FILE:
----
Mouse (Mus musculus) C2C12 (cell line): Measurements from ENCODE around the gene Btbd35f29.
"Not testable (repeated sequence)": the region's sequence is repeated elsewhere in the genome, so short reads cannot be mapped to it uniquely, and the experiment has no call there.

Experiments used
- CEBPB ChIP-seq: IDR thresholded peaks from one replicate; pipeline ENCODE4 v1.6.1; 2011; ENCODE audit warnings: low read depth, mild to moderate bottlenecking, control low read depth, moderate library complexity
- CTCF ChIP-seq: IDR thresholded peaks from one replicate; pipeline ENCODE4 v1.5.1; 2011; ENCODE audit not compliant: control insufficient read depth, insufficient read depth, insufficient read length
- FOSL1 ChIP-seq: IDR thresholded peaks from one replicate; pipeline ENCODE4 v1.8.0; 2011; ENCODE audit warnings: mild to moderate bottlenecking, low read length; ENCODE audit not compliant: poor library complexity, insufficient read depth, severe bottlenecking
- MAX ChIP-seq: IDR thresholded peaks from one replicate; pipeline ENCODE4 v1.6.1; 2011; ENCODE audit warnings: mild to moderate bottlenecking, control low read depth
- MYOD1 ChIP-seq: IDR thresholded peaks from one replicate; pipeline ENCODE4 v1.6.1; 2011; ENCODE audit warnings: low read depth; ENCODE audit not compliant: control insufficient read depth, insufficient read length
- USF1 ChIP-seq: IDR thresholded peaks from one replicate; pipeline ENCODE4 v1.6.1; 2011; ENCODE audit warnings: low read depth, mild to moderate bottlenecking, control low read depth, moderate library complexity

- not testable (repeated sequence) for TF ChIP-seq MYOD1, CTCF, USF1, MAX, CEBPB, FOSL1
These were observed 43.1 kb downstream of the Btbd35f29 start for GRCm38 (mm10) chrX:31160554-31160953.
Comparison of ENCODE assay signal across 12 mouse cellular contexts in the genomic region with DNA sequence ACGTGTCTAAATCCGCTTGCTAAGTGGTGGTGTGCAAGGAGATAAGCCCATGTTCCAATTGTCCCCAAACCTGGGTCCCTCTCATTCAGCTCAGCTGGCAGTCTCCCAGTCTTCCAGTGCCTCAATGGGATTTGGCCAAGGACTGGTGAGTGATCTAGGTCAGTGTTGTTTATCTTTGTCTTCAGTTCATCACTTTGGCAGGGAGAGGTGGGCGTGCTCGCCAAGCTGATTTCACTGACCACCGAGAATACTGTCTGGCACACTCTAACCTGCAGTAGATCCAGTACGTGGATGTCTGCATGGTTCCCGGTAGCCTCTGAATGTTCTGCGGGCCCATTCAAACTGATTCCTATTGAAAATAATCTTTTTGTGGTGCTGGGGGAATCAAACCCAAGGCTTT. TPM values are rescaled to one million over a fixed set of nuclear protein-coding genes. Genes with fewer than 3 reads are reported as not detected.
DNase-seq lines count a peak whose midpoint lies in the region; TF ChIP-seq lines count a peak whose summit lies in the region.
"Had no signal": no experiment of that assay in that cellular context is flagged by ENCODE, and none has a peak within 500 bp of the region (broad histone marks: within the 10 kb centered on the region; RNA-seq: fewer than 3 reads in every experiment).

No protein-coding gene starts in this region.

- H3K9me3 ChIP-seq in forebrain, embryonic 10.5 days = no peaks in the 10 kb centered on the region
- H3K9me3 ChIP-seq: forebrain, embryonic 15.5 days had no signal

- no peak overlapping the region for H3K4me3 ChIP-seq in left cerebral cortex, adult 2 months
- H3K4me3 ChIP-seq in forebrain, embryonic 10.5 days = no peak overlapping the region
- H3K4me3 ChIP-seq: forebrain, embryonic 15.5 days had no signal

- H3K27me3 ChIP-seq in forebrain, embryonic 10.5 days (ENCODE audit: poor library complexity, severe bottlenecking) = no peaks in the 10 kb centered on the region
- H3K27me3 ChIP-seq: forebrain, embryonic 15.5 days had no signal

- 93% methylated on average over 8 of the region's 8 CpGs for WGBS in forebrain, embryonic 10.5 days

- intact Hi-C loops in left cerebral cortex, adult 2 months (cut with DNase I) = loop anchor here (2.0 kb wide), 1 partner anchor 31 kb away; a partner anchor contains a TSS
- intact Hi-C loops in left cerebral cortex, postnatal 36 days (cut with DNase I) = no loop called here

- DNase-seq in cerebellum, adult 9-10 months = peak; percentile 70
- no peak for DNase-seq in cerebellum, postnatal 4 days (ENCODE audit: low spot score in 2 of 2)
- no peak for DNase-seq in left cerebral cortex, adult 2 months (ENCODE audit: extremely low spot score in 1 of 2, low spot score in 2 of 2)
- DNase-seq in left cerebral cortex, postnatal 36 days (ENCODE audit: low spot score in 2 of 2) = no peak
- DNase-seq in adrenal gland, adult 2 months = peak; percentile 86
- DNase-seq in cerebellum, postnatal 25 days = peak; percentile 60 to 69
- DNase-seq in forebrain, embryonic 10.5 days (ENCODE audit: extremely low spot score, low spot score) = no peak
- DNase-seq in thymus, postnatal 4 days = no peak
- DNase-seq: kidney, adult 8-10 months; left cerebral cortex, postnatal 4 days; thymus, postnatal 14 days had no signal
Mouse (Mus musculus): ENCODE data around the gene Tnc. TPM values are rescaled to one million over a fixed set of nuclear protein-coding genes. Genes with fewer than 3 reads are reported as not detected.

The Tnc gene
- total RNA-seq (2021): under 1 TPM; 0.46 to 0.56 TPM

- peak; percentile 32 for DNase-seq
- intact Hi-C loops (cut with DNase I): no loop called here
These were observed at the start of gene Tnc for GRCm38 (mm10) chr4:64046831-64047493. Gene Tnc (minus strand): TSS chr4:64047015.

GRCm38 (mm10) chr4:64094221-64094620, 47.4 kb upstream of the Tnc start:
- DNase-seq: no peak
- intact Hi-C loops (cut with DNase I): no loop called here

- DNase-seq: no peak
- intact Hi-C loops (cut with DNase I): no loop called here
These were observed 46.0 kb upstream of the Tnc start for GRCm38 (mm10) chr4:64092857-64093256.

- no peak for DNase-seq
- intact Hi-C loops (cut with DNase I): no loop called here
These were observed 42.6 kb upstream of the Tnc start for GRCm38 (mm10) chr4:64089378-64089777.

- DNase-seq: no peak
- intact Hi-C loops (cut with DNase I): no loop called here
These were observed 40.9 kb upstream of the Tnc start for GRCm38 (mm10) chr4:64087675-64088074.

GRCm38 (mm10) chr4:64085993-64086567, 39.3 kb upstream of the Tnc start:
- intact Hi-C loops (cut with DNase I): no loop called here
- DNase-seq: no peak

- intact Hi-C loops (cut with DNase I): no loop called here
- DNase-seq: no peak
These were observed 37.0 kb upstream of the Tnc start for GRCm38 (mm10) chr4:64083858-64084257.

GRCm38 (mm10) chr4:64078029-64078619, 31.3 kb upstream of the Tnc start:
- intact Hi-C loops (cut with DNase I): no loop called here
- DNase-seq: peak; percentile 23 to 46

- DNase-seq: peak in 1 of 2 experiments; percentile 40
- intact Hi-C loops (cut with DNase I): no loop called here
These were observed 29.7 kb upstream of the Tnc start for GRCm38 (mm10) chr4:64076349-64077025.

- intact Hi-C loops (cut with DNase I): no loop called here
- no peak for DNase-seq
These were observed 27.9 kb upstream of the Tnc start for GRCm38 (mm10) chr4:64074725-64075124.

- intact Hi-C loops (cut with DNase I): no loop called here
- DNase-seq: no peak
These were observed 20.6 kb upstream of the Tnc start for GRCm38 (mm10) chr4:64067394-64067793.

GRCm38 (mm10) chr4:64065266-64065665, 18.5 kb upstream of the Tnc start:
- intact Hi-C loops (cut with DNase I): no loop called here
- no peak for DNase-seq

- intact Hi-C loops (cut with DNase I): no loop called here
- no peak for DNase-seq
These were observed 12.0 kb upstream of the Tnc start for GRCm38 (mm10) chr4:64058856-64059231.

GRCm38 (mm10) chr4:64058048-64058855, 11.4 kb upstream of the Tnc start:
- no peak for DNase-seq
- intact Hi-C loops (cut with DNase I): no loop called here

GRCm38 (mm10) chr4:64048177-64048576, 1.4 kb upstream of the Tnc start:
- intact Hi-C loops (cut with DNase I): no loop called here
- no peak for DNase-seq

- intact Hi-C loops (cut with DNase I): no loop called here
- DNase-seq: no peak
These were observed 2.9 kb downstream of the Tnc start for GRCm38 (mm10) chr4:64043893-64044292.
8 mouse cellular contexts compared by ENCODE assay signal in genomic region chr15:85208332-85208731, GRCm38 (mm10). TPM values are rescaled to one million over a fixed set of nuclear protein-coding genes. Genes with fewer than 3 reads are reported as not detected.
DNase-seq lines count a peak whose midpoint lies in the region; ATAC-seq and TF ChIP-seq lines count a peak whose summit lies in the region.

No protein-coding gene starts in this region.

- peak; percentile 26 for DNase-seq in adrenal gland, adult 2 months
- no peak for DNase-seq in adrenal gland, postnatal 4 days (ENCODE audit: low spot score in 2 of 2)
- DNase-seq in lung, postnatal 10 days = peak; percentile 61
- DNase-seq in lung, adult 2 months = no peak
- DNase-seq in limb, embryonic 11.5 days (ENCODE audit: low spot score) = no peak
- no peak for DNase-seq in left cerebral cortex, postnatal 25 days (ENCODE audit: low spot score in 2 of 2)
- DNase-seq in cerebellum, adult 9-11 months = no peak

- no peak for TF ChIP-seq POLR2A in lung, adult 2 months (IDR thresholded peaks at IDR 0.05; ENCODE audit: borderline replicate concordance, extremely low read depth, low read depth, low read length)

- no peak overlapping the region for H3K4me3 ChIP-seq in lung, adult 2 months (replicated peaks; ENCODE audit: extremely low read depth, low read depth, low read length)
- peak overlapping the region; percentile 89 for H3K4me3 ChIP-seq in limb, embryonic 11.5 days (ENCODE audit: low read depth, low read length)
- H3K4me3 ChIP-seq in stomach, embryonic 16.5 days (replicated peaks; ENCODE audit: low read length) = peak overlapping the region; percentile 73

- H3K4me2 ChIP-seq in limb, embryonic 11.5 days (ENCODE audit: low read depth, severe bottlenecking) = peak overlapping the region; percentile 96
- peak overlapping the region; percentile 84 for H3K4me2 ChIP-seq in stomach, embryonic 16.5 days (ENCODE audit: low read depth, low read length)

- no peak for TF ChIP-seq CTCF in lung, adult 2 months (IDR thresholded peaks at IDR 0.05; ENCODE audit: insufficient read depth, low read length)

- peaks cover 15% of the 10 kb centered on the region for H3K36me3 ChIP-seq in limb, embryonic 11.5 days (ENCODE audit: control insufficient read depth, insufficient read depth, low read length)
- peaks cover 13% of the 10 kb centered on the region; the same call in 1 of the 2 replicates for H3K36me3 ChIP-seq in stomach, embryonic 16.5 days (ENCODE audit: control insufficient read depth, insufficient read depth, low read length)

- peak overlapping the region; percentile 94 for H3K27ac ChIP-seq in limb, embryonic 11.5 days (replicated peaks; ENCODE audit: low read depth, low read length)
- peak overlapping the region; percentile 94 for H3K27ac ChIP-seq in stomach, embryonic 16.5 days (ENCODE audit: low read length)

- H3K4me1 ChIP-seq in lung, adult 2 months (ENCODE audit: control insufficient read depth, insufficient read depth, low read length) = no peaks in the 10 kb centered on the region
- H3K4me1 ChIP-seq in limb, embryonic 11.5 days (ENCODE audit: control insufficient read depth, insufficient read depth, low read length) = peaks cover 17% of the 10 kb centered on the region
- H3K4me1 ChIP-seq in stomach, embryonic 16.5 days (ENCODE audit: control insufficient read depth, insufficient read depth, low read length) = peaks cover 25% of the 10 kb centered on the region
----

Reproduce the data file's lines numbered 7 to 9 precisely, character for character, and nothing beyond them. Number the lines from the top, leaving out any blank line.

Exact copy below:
- MAX ChIP-seq: IDR thresholded peaks from one replicate; pipeline ENCODE4 v1.6.1; 2011; ENCODE audit warnings: mild to moderate bottlenecking, control low read depth
- MYOD1 ChIP-seq: IDR thresholded peaks from one replicate; pipeline ENCODE4 v1.6.1; 2011; ENCODE audit warnings: low read depth; ENCODE audit not compliant: control insufficient read depth, insufficient read length
- USF1 ChIP-seq: IDR thresholded peaks from one replicate; pipeline ENCODE4 v1.6.1; 2011; ENCODE audit warnings: low read depth, mild to moderate bottlenecking, control low read depth, moderate library complexity